Melbourne (AUS), 6 March 2003 -- Gerhard Berger is about to slow down his pace. When his contract as BMW Motorsport Director runs out on 30 September 2003, the 43-year-old Austrian will be retiring from the post. Until then Berger will continue to...
Melbourne (AUS), 6 March 2003 -- Gerhard Berger is about to slow down his pace. When his contract as BMW Motorsport Director runs out on 30 September 2003, the 43-year-old Austrian will be retiring from the post. Until then Berger will continue to collaborate on the team's future strategy, but he will gradually be winding down his operational involvement.
"This decision was far from easy for me," admits Berger. "My job as BMW Motorsport Director means a great deal to me, especially as I have a deep-rooted and special relationship with the company. After all, BMW gave me the opportunity and its trust to prove my entrepreneurial capabilities as well after my active career as a racing driver. My relations with the decision-makers at BMW have been excellent, and working together with Mario Theissen as a directing duo has not only functioned extremely well but has also been very successful."
In the words of Mario Theissen, BMW Motorsport Director responsible for technology among other areas, "Gerhard, with his considerable experience, competence and circumspection, has played a crucial role in our successes of recent years. His longstanding association with BMW found its natural continuation in his task as BMW Motorsport Director, and the two of us have complemented one another superbly." Theissen (50) will remain as sole BMW Motorsport Director after Berger's contract runs out.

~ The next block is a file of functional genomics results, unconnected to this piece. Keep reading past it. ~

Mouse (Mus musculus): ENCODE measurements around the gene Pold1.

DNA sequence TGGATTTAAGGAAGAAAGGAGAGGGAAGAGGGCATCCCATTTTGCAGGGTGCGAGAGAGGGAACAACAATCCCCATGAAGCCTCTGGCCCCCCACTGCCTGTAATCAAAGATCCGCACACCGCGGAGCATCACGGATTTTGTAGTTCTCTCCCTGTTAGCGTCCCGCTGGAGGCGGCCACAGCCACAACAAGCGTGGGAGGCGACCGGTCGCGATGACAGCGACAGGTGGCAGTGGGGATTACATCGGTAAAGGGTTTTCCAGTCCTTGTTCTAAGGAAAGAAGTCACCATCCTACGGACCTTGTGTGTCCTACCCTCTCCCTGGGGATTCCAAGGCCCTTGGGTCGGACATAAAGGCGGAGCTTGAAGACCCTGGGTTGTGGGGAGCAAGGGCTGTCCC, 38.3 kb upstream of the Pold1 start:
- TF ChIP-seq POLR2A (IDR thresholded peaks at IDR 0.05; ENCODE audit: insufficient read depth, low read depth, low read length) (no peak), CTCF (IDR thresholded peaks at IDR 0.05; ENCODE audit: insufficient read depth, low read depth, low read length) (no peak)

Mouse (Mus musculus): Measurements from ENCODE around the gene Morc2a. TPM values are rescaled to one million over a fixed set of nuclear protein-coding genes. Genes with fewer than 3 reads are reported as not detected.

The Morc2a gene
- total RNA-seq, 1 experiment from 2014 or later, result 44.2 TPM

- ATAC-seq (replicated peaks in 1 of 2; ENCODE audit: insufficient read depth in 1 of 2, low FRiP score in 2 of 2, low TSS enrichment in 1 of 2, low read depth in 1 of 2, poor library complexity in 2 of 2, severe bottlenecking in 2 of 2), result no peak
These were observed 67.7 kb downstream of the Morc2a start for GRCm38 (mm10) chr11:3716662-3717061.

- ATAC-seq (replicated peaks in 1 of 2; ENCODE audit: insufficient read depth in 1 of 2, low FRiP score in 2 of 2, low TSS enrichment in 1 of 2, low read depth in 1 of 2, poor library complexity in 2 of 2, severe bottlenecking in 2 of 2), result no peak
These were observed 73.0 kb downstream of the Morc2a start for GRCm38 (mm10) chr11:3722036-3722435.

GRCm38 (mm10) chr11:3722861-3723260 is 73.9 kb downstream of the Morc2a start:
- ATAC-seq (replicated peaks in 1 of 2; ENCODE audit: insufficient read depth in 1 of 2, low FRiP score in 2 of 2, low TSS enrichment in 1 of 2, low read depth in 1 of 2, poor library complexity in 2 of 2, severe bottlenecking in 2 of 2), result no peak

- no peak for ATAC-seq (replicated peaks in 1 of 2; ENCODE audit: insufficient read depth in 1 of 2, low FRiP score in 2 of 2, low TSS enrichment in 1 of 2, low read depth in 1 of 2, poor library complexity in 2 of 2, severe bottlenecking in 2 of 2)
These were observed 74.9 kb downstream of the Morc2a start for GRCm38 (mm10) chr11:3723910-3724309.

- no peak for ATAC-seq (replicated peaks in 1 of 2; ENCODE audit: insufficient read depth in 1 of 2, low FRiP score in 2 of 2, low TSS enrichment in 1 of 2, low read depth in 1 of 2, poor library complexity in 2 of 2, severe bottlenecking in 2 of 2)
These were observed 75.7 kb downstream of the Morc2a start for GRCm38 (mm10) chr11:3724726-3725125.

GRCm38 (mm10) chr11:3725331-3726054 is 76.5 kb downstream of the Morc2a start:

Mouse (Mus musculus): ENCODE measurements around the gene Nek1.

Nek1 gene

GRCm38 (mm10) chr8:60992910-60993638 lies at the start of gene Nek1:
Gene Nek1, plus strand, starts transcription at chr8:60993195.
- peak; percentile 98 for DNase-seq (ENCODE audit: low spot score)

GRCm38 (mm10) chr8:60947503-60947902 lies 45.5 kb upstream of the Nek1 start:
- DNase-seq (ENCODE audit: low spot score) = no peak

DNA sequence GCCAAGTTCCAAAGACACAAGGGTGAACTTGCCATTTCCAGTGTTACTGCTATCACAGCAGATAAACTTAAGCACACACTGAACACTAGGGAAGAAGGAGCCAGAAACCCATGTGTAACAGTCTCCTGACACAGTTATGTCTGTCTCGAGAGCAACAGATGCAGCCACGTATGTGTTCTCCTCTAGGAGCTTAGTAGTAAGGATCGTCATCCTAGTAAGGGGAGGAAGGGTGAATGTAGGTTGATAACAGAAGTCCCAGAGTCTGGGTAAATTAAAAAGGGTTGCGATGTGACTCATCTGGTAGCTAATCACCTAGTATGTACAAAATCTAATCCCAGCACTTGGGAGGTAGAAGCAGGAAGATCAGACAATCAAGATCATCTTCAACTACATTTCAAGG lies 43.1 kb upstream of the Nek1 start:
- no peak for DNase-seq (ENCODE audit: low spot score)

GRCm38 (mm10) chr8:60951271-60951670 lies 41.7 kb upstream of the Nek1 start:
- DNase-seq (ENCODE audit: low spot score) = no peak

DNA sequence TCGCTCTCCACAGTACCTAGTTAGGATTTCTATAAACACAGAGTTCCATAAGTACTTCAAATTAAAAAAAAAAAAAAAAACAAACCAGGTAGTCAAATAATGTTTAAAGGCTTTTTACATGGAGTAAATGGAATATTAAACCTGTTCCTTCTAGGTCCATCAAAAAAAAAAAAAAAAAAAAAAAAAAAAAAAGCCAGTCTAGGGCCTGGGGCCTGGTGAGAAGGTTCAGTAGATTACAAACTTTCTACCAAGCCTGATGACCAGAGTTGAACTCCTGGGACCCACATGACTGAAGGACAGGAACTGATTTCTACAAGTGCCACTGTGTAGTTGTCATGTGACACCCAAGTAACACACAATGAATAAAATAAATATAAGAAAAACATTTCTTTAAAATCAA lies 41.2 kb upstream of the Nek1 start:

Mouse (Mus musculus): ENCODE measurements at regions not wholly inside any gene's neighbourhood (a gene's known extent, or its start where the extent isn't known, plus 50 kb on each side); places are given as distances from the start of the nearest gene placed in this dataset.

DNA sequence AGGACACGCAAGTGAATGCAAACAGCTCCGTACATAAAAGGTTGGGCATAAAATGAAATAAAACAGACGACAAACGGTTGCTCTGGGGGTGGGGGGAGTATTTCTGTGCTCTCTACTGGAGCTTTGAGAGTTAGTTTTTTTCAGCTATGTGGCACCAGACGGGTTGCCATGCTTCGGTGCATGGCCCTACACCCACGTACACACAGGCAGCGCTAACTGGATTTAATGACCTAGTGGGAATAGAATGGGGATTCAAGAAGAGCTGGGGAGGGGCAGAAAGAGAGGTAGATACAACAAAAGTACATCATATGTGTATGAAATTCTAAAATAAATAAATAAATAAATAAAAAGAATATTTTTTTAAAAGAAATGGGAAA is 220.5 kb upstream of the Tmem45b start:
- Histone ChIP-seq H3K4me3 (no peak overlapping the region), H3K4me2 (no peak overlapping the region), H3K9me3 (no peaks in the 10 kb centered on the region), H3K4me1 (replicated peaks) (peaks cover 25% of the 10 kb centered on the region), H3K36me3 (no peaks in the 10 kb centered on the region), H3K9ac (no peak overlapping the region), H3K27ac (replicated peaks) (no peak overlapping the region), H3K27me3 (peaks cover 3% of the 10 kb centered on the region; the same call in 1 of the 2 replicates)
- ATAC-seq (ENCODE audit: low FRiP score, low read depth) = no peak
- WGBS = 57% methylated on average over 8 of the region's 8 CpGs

"With his wealth of experience and his connections, Gerhard Berger was the ideal man to fill the post. But we accept that, after all his years in motorsport, he now wants some more time to devote to private things. There will not be a successor to Gerhard Berger in this post," says Dr Burkhard G?schel, BMW Board Member responsible for Development and Purchasing.
Gerhard Berger, who lives in Monaco with his family, was a Grand Prix racing driver from 1984 to 1997. He was at the same time an active businessman and managed the commercial side of his career himself. He had already cemented a bond with BMW early on in his touring car racing career. His entry into Formula One was accompanied by the BMW 1.5-litre four-cylinder turbo engine, and in 1986, at the wheel of a Benetton BMW, he celebrated the first of ten Formula One victories. He contested a total of 210 Grand Prix races, made it onto the podium 48 times and claimed 12 pole positions.
Berger took up his position as BMW Motorsport Director in October 1998. This new managerial task, in tandem with Mario Theissen, turned into a similar success